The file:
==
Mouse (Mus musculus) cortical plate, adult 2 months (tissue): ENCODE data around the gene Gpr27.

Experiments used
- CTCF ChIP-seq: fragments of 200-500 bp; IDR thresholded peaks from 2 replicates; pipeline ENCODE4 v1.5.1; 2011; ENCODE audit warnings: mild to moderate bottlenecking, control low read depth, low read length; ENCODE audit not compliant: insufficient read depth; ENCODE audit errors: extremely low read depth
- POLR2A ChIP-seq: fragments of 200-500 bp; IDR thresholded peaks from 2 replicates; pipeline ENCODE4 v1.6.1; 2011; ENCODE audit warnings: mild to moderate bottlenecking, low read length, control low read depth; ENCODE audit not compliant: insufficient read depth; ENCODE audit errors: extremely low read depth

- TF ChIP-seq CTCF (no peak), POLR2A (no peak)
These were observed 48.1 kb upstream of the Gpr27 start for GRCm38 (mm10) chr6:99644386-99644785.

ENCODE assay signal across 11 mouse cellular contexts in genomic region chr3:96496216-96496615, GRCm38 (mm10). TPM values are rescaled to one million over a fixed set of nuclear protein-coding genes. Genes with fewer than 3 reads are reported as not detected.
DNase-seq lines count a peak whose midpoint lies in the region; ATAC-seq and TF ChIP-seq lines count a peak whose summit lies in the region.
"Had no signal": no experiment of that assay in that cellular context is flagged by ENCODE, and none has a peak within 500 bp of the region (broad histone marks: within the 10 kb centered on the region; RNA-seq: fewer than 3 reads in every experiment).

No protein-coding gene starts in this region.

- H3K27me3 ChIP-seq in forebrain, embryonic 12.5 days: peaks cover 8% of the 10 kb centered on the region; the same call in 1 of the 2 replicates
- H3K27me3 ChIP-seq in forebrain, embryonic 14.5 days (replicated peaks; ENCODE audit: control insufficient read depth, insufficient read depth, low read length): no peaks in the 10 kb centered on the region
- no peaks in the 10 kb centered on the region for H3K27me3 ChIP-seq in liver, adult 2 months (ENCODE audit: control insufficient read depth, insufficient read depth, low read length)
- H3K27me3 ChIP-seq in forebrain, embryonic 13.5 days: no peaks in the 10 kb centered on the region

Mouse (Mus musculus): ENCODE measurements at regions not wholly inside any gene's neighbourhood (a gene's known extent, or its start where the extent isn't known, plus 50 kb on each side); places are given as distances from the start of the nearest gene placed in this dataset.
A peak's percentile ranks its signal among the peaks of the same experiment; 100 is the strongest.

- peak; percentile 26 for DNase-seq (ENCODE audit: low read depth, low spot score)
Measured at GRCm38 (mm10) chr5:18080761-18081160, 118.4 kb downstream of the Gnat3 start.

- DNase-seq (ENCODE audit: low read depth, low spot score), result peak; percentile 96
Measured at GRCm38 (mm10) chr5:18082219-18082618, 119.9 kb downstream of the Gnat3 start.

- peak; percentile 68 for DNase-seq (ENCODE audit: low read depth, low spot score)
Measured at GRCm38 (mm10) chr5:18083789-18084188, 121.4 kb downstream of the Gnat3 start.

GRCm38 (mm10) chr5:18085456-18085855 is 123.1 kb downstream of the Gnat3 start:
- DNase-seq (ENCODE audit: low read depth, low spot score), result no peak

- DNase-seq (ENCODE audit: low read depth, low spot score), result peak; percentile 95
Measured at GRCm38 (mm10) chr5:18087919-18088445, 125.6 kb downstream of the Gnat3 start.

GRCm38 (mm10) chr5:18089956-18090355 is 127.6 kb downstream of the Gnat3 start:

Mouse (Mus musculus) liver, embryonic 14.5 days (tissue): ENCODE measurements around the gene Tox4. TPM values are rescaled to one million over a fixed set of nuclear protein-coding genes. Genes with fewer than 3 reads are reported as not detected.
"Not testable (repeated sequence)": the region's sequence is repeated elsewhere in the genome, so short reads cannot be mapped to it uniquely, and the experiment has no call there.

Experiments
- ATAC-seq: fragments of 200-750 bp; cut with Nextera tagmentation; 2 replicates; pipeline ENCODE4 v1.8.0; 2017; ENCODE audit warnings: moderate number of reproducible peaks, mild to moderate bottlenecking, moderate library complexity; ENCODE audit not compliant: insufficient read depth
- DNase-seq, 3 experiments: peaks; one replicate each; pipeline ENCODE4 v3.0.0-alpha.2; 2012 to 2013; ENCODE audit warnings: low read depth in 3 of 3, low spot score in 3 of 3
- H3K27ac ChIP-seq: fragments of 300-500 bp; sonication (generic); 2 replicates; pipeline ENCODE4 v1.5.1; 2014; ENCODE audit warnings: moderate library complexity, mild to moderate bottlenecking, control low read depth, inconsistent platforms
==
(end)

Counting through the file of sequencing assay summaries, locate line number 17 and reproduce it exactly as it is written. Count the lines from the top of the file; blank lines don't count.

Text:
- peak; percentile 26 for DNase-seq (ENCODE audit: low read depth, low spot score)